If there’s one thing we learn from these pandemic-altered weddings, it’s that a wedding can be a pageant or a no-frills (eh, some frills) chance to say how you feel about the love of your life in front of the other loves of your lives. If you lean pageant, cool! But might I suggest taking a second to ask yourself: “Am I flipping out about whether to rent 18 outdoor heaters or 19 outdoor heaters because it is actually so important, or am I deflecting because something more significant and scary is lurking beneath the surface of my soul, like an anaconda waiting to bite J.Lo?”

Or, in my case, J.Lee.

Read the Full Article Here

BLOGS How to Transform Your Place for an Intimate Wedding

September 21, 2020
How to Transform Your Place for an Intimate Wedding

By Mekita Rivas

Source: The New York Times

The night before her wedding, Maya Posey-Pierre crouched on the living room floor of her Brooklyn apartment watching YouTube tutorials on floral design. She neatly laid out rows of orange and white roses, which she bought in bulk from Trader Joe’s. Armed with floral shears and sheer determination, she got to work.

“We wanted to go to an actual florist,” Mrs. Posey-Pierre, 29, an actress, said. “The only reason we didn’t go — timing. I believed I could do it, so I told myself, ‘I’m going to make it work.’”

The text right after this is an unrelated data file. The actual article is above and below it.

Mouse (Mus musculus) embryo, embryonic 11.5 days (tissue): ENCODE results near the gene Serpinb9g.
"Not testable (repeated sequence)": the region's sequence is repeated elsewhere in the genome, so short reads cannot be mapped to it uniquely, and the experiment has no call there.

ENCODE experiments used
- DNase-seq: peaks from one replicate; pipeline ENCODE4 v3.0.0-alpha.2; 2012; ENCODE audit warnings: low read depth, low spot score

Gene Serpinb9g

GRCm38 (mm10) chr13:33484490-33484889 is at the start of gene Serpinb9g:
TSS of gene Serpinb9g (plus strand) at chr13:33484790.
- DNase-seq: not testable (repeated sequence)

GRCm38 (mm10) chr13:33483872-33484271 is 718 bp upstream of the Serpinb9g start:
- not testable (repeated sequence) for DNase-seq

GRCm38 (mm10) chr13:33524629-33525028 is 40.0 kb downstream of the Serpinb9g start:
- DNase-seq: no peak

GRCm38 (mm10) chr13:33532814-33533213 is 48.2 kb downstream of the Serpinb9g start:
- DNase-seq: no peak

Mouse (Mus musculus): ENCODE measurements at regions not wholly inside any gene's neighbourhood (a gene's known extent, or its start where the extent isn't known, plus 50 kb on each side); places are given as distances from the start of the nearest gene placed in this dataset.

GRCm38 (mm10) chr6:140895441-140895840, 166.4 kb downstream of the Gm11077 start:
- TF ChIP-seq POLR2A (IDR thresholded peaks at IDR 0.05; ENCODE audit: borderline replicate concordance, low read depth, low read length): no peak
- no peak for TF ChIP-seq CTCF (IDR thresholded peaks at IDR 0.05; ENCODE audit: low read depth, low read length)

“Make it work” is the unofficial mantra for many couples who planned their dream weddings for 2020, only to have the coronavirus pandemic turn everything upside down. While some postponed their nuptials to 2021 or beyond, others decided to plow through, emboldened by the “love is not canceled” philosophy that’s become somewhat of a rallying cry on social media.

Instead of lavish affairs, 2020 weddings are distinctly low key and intimate, yet very technologically advanced. But when your home becomes your venue and your main audience is a webcam, how does this affect your design decisions? We asked newlyweds and industry experts to share their best advice on beautifying any space — no matter how big or small — for a virtual wedding.

“The only thing I had my heart set on was using light on a stairwell,” Mrs. Posey-Pierre said. “The camera can’t see everything, so it doesn’t matter if the entire space isn’t beautifully decorated, but whatever the camera can see, you want it to look nice.”

However, she and her husband, Marc Pierre, a high school teacher, live in a 400-square-foot Bedford-Stuyvesant apartment without stairs. So they reached out to the couple who owns a renovated barn in the nearby South Midwood neighborhood, where Pierre, 28, had proposed on Valentine’s Day this year. The owners, who operate the barn as an Airbnb rental, practically insisted that they host their virtual wedding there instead.

Mrs. Posey-Pierre would get her dramatic, bride-coming-down-the-stairs moment. But not without a few headaches.

“It turned out to be the most difficult thing because the wires kept getting tangled,” she said. “Then literally at the last minute while I was making all these flower arrangements, I remember thinking, ‘Flowers on the stairs would be nice.’”